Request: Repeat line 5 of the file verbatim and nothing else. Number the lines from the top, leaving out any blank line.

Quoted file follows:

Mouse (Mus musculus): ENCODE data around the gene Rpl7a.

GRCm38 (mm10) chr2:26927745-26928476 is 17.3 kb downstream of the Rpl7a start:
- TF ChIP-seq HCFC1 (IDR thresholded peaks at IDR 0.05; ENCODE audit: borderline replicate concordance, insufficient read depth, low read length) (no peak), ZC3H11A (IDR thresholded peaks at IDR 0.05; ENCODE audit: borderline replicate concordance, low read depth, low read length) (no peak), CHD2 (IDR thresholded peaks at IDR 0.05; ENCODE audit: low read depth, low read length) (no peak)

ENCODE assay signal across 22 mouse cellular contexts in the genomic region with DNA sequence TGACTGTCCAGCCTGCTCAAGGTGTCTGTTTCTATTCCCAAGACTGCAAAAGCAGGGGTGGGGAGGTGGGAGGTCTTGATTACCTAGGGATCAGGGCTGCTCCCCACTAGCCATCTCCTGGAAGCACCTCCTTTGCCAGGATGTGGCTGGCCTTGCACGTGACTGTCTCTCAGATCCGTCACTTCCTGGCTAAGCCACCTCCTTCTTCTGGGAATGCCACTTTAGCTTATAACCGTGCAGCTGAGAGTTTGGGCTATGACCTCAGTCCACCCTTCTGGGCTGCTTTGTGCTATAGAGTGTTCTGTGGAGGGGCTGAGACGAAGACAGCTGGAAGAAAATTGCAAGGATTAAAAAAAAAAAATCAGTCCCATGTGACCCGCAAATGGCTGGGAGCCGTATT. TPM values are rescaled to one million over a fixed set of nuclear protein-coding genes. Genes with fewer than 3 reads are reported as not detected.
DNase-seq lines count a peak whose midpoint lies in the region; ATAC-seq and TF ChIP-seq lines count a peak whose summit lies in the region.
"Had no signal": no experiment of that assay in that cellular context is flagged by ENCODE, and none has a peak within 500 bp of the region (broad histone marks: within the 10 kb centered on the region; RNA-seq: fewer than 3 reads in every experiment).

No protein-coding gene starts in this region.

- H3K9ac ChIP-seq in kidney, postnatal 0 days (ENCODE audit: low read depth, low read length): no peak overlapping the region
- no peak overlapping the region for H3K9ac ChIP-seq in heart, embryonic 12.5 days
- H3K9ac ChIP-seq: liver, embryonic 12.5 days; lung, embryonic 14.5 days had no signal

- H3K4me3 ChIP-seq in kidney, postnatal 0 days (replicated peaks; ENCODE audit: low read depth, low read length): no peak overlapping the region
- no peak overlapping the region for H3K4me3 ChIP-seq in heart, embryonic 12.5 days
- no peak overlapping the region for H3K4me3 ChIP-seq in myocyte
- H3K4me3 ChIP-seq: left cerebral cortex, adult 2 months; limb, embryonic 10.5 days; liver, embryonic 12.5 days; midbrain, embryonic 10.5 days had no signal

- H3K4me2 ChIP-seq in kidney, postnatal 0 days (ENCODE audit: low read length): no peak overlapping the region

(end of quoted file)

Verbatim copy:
DNase-seq lines count a peak whose midpoint lies in the region; ATAC-seq and TF ChIP-seq lines count a peak whose summit lies in the region.